How Does A Jointer Work: Get Acquainted with the Fundamentals

How does a jointer work? If you have already dived deeper into woodworking and carpentry, then you may have heard and wanted a jointer to help you with your work. As you know, wood comes in different shapes and sizes. If you need to get straight and even shapes with all the woods you get, you need to do a lot of work. The jointer works plainly, but some people still get confused about them.  

Though this machine is essential and makes the job easy, it is not a tool that everyone recommends for a beginner. Plus, the machine might be safe, but it can be dangerous. It is essential to know more about jointer before trying and buying one. First, you have to understand how a jointer works and how it will help you in your woodworking.

Do you need a jointer?

If you’re running a woodshop and have been into the woodwork for quite some time, then investing in a jointer will be good for you. It makes getting your wood in shape more effortless and faster. However, if you’re fairly new, you won’t need a jointer. You can work your way to getting your required shape without the use of a jointer. However, most people who are into woodworking will suggest you get a jointer as your first investment in your growing shop or hobby.

The Fundamentals of the Joiner

You need to know the different fundamentals of the joiner. For example, how big the machine could be and how it works. Understanding how it is and what it could do will give you a glimpse of the power of this tool. We might know its basic concept: flattening and straightening wood. Still, there’s so much to learn about how jointer works.

The Size of a Jointer

Jointer comes in all shapes and sizes. Big-sized jointers can take large boards; however, the most convenient and practical choice is the small ones. With small jointers, you can comfortably move it around your workspace and still have the space to store it without letting it distract you. You can still work with larger wood, even with small jointers.

How does a jointer work? When it comes to size, if you have a wide joint, then you’ll get to handle bigger boards. The two adjoining tables, infeed, and outfeed are large, so it’s quicker to get the wood stable and on track. The most common and recommended size for a better set-up is either a 6-inch jointer or an 8-inch model. There is a striking difference in their price, so think of what to choose.

How Jointer Works

The jointer has two distinctive features of a jointer. First is its cutter head, and the rest are the tables: the infeed and the outfeed. All three works together to let you do the work conveniently and precisely. Both the infeed and outfeed table lay flat and straight together. Though their heights match, the outfeed table lay as high in line of the blades in the cutter head, while the infeed table lay below the blades. Adjustments done on the infeed table determined the depth of your cut.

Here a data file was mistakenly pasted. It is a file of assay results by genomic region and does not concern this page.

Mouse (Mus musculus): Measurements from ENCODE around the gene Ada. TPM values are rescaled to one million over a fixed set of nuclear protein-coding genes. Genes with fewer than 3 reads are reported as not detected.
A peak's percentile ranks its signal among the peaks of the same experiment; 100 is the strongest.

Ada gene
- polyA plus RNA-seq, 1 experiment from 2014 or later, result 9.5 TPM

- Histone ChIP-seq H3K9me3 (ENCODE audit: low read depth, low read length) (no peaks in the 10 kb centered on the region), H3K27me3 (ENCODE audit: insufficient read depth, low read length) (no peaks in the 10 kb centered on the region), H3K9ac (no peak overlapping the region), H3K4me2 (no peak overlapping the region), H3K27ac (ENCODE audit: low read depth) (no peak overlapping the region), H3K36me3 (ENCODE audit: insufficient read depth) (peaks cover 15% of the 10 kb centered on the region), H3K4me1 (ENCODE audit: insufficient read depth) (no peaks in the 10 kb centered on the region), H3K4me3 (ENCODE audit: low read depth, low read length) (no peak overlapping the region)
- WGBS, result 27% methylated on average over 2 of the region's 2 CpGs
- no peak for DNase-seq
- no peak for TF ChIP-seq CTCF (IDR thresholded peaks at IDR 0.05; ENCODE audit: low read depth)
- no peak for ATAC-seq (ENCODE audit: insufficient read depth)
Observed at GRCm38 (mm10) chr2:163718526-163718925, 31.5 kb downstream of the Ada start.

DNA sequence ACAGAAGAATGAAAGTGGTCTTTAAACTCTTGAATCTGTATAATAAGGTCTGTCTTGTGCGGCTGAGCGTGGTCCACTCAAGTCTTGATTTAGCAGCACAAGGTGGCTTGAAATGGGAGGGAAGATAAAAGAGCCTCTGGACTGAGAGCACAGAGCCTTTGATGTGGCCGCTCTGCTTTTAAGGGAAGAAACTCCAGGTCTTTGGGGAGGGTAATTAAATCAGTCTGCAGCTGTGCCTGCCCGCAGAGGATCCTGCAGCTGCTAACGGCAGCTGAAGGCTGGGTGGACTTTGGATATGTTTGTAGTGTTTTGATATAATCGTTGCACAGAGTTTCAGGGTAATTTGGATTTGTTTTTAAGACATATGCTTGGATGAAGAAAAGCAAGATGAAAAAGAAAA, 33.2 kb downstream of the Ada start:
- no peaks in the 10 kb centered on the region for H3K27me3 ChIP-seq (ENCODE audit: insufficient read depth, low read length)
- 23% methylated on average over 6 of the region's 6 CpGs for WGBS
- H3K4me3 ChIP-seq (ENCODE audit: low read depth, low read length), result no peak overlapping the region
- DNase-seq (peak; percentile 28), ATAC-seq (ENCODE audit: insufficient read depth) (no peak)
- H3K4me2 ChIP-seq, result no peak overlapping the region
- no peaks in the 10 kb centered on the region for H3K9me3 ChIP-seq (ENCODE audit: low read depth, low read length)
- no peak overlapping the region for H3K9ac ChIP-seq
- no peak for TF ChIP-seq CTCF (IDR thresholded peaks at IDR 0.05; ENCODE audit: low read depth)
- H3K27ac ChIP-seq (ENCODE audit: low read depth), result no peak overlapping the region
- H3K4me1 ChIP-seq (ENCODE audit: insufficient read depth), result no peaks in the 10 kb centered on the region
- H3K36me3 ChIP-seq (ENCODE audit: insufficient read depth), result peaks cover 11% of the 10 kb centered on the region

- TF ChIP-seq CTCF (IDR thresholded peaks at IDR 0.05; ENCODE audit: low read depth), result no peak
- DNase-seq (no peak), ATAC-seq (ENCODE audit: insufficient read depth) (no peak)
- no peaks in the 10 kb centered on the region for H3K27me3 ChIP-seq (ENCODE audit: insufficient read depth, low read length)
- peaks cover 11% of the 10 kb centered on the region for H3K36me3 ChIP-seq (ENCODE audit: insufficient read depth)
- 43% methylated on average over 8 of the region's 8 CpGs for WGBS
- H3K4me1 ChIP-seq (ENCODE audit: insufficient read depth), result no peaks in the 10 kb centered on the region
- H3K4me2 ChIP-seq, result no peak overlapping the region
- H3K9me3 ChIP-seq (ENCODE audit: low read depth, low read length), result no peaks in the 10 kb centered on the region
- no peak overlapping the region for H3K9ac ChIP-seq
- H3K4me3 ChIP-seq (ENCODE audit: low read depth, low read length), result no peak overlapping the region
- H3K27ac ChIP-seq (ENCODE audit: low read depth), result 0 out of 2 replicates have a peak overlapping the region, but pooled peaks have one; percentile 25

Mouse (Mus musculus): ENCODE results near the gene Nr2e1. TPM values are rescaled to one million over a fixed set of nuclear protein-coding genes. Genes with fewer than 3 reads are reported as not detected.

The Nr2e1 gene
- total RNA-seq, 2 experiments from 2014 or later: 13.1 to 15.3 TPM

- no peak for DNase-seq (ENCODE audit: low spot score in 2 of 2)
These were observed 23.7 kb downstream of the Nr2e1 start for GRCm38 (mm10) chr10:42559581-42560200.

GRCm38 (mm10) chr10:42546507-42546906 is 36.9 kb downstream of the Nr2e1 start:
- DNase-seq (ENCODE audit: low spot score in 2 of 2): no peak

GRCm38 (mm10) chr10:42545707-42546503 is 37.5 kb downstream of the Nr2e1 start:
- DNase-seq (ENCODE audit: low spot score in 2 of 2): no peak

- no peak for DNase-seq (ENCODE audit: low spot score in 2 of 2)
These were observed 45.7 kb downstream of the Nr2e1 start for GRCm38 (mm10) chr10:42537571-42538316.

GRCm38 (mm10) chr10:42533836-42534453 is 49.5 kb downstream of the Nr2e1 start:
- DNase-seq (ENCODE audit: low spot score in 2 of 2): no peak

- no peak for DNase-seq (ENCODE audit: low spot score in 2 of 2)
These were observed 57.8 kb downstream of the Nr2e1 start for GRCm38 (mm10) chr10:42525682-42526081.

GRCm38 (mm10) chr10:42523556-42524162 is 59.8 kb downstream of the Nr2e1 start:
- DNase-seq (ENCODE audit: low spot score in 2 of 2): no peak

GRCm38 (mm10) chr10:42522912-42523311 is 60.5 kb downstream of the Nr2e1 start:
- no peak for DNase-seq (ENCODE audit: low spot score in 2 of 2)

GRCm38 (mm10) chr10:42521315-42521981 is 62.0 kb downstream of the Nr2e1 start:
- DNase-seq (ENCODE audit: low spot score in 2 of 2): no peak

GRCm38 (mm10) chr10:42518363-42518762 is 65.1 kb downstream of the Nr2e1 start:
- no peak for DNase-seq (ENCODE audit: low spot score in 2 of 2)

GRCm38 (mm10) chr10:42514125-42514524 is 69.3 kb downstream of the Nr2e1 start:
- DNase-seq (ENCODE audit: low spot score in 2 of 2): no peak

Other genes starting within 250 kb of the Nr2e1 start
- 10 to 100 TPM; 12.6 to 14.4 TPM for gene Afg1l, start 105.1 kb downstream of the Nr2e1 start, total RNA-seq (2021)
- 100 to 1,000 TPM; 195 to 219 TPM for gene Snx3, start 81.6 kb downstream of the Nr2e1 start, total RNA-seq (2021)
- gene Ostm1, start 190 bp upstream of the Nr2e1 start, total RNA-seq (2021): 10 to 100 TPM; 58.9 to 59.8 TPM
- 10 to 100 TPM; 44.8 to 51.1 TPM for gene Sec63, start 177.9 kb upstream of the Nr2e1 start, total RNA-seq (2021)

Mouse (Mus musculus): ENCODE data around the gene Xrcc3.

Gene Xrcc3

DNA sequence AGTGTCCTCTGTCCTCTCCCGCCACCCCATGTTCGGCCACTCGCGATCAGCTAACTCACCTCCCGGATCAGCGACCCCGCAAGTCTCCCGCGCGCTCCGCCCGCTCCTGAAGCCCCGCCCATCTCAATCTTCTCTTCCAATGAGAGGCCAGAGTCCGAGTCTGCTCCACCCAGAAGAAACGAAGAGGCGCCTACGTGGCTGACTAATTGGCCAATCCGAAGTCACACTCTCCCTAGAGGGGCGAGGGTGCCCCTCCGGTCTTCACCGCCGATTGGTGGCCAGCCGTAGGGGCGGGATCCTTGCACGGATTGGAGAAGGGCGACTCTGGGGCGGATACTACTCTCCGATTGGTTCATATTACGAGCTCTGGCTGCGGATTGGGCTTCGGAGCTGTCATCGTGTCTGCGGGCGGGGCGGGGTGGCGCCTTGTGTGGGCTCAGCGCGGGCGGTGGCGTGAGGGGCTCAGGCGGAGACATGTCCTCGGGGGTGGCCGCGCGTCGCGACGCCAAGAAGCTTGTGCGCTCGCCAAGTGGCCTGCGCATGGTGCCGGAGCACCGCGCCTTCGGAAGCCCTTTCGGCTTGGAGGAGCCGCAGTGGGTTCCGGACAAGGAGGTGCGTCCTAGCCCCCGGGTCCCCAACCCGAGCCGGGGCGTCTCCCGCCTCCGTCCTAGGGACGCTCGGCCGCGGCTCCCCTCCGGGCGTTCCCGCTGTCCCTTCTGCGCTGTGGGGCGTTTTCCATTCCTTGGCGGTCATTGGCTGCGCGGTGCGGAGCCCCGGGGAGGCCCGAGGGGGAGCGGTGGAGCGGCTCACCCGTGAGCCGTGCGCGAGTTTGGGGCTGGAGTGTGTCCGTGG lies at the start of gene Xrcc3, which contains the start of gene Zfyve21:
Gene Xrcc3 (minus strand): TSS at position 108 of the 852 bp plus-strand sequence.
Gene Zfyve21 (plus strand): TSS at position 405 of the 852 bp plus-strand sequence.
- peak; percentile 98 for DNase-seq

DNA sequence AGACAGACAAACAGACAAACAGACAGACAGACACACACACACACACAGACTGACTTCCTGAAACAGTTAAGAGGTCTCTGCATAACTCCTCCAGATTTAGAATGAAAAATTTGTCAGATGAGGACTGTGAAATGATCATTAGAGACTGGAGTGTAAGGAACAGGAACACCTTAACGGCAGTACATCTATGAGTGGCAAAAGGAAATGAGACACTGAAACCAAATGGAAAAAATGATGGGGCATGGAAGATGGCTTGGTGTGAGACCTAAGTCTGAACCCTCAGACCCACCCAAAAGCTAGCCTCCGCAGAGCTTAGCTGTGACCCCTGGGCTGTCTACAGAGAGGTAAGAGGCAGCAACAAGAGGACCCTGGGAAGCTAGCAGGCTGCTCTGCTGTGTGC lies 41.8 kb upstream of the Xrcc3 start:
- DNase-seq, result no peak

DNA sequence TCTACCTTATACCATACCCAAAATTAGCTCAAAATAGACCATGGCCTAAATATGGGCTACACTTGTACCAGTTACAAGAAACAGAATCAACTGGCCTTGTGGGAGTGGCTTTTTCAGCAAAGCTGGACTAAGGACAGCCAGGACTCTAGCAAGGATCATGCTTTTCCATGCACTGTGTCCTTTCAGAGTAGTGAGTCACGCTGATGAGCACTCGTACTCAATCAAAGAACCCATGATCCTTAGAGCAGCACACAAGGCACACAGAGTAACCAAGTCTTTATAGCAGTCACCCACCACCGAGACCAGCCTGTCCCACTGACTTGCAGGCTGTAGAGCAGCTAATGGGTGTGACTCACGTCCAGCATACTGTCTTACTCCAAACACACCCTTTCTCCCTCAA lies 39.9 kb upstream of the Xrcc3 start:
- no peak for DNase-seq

Jointers make woods flat. If you’re aiming for a block of wood with two flat sizes without minding consistent thickness, then it’s best to let it run through the jointer. It’s the general idea on the use of jointers. The cutter head is on the center of both tables. Put the wood first on the infeed table. Then slowly let it glide through the cutter head and slide it out to the outfeed table.

Learn How to Stay Safe

Since you will be working with powerful and fast blades, you have to be careful when using a jointer. Jointers are safe if they are used right. There are helpful tools to let you handle the machine better. The first rule is to never wear loose clothes. Let your hand stay safe and away from the sharp blades. For a more reliable grip on your wood, while securing your hands protected, you can utilize push sticks or push blocks.

Take note and get acquainted with the safety instructions from your machine’s manual. Invest in heavy-duty gloves and safety glasses. Check and tune the machine up now and then to see if everything is working fine and all good. When using the jointer, stand on the side of the jointer, inches away from the infeed table.

Conclusion

How does a jointer work? Well, it is easy and quick. Once you learn the ways, you will see how easy it is to use the machine and get your wood material ready for your project. It is not very complicated to use this machine. Once you determine the accurate steps around it, you will have a blast every time you use your jointer. Still, it is essential to be careful always in using it.

Jointers are a conventional investment to get even woods at your disposal each time. When you are thinking of the next machine to invest in, jointers will save you time and effort. It isn’t a cheap investment as well, so you know you will be getting your money’s worth with the quality of wood you get in using a jointer.

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